The school, which opened in 2005, serves 4,400 students statewide on a $41 million budget.
Even if the hanky-panky turns out to be true that $9,318 per student price will still beat Marple Newtown at $17,142 ($60 million for 3,500 students); Garnet Valley at $17,021 ($80 million for 4,700 students); William Penn at $15,716 ($86 million for 5,472 students) and every other public school in the area.
Agora Cyber Charter School
The folks from Greenbriar Lane and environs pledge to continue the fight to keep a Sun East Credit Union– and I suppose anything else new — from opening at the Springfield Square East Shopping Center at Woodland Avenue and Baltimore Pike in Springfield.
The big issue has become the parking lot, namely the one that Woodland Avenue has become.
The Springfield Planning Commission, June 4, recommended 4-3 (dissenting Melanie Cook, Beth Burkhart, and Jim Base) that the Board of Commissioners reject the plan. Sun East and the owners of the shopping center — the most visible stores of which are Target and Bed, Bath and Beyond — are not giving up, however.
Pat Delsi has informed me that Irv Homer is to be inducted into the Hall of Fame of the Broadcast Pioneers of Philadelphia. Mr. Homer was informed of the honor at the group’s November banquet so he knew before his passing.
The Broadcast Pioneers has a fantastic website featuring audio clips of John Facenda (and many others) from the ’30s, ’40s, and ’60s; video clips going back to the ’40s — there is even one of Bernie the Bunyip; and many other rare bits of nostalgia.
It can be found at http://www.broadcastpioneers.com/
Irv Homer Hall of Famer
Joe Sestak was among the 219 congressmen — the vast majority being Democrats — who voted, Friday, to set limits on U.S. energy production, ostensibly to fight global warming. If this legislation passes the Senate it is expected to raise the price of gasoline to $5 per gallon (and the cost of transporting food, clothing, building materials etc.) and double the cost of electricity.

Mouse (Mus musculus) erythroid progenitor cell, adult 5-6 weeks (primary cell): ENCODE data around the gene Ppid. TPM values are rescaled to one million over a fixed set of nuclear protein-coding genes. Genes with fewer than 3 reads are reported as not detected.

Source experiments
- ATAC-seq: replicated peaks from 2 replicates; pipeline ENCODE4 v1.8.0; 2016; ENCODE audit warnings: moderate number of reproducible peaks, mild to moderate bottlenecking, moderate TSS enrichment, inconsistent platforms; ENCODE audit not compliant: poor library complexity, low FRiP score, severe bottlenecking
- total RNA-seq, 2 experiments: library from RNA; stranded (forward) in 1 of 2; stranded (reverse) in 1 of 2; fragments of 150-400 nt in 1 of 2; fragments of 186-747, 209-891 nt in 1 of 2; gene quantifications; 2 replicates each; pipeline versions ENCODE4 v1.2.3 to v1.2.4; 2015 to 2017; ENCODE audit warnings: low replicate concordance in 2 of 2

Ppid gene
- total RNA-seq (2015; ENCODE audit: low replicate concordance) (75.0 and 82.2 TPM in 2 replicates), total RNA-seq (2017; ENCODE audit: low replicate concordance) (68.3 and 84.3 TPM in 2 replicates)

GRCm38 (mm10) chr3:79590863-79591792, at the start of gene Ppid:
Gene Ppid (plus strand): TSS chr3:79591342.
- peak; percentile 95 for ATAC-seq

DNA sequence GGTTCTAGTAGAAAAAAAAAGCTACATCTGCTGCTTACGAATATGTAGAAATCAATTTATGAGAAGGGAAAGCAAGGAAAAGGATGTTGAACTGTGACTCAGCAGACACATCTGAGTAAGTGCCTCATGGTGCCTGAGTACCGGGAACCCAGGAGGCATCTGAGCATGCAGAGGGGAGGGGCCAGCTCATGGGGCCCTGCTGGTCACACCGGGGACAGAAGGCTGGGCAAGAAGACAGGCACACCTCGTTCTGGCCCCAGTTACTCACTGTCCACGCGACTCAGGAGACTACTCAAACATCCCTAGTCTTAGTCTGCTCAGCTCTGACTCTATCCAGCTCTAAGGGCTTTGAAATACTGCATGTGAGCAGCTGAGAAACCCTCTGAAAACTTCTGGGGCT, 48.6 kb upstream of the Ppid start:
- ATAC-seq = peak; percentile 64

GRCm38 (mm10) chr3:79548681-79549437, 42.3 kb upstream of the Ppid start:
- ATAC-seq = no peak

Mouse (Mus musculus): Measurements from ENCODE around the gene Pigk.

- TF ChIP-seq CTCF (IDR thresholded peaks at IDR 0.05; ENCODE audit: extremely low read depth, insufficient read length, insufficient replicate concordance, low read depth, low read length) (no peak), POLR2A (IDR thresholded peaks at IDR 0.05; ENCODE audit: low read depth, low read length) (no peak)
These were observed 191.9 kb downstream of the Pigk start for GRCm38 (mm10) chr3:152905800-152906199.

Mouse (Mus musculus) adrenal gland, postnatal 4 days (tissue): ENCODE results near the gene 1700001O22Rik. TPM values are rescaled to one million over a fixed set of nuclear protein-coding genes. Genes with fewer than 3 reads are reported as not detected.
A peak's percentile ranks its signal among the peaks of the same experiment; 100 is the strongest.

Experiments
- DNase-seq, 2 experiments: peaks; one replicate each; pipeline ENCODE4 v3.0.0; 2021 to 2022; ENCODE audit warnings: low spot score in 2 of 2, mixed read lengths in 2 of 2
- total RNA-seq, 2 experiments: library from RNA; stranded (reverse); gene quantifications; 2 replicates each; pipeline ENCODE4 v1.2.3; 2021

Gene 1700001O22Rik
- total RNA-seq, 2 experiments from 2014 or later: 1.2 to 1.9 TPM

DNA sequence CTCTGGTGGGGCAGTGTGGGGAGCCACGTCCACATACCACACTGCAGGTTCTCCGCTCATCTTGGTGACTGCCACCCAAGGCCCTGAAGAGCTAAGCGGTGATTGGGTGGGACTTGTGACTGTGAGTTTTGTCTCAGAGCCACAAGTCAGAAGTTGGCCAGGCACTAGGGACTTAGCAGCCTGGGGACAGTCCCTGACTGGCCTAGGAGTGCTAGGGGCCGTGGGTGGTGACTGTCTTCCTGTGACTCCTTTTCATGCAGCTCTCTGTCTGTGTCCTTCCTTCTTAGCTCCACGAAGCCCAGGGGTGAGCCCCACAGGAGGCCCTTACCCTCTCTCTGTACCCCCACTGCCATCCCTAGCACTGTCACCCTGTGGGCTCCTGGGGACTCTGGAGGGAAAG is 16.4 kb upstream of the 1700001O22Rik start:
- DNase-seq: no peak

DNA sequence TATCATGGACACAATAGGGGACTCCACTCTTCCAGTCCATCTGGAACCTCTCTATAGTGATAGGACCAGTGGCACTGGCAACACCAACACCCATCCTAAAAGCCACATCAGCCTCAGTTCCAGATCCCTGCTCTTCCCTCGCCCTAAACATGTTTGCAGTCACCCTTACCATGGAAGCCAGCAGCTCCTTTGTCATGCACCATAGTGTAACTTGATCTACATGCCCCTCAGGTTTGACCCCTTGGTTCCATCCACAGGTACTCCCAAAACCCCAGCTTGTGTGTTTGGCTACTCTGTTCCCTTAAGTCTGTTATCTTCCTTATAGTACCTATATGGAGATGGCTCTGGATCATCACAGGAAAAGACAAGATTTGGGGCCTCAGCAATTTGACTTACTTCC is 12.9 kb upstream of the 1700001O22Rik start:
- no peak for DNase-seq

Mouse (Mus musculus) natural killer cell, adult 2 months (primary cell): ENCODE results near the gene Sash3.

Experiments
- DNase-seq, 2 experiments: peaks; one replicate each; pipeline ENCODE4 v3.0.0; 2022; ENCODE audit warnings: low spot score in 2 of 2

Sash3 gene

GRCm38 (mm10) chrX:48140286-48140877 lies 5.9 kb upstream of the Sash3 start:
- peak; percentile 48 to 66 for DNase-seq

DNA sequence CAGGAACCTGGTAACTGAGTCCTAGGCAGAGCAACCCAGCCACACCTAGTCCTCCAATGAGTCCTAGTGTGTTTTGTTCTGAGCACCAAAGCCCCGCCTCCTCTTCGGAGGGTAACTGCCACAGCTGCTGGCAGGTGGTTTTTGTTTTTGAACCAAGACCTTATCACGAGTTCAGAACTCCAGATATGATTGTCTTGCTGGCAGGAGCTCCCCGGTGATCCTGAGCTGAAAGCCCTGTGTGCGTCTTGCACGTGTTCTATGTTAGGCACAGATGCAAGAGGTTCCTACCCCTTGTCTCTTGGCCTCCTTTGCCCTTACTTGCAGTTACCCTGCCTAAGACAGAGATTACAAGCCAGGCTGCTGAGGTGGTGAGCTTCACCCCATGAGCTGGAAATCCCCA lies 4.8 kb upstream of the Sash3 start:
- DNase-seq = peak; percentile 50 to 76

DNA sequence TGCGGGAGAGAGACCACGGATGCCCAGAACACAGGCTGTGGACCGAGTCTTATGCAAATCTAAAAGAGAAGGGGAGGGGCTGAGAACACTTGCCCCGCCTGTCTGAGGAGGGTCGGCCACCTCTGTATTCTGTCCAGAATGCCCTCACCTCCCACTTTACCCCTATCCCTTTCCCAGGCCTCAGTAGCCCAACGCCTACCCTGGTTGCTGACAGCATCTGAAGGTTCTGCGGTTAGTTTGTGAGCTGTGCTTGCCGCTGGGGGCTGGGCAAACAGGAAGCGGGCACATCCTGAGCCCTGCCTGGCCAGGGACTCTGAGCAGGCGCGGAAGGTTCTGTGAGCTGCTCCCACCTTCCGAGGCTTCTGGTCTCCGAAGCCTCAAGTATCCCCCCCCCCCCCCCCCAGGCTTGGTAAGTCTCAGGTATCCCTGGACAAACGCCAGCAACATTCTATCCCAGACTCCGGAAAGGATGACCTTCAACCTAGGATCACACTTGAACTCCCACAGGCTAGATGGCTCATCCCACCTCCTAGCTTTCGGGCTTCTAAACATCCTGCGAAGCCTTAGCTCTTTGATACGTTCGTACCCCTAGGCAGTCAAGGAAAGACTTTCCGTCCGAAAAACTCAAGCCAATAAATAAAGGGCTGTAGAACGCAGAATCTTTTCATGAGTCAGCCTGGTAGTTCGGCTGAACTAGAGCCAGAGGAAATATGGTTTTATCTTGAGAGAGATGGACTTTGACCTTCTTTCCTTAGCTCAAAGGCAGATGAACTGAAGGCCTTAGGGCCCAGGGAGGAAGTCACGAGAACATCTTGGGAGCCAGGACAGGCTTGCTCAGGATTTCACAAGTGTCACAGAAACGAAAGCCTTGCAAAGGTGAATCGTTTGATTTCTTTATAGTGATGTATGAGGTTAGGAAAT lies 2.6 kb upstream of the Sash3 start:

The Dems, btw, killed Republican amendments to suspend the program if gas hit $5 a gallon; if electricity prices rose 10 percent over 2009; or if unemployment rates hit 15 percent.
If these things happen send Joe a thank you note.
And if this crowd thinks global warming is such a crisis why are they fighting tooth and nail to rip down long-standing hydro-electric dams? Why do they push to add snarl-creating toll-booths to freeways? Why do they oppose nuclear power? Why do they insist on applying OSHA regulations to telecommuters?
Their actions belie their words.
The Philadelphia Press Association had its annual awards dinner (it’s 64th?) Friday at the Bala Golf Club. Pat Delsi did his usual fine job as master of ceremonies. Daily Times editor Phil Heron swept all three slots for daily newspaper editorial writing and won and placed in headline writing.
The ever delightful Anne Neborak of the News of Delaware County and Bob Raines of The Ambler Gazette dominated the photography categories. Anne also took a third place in weekly newspaper column writing. The subject? Photography.
The News of Delco, now edited by David Bjorkgren, won the prize for weekly newspaper special section writing.
The Public Service award, and The Grand Award for Public Service went to Danielle Lynch of the Daily Local News for her series regarding families with disabled children. Pat introduced her with a story about his grandson who has Down’s syndrome and how they now teach such children sign language since their vocal development lags.
The always entertaining Stu Bykofsky of the Philadelphia Daily News took first place in daily newspaper column writing for his “human relations complaint”. Stu could not attend but had a superb excuse — his granddaughter’s birthday.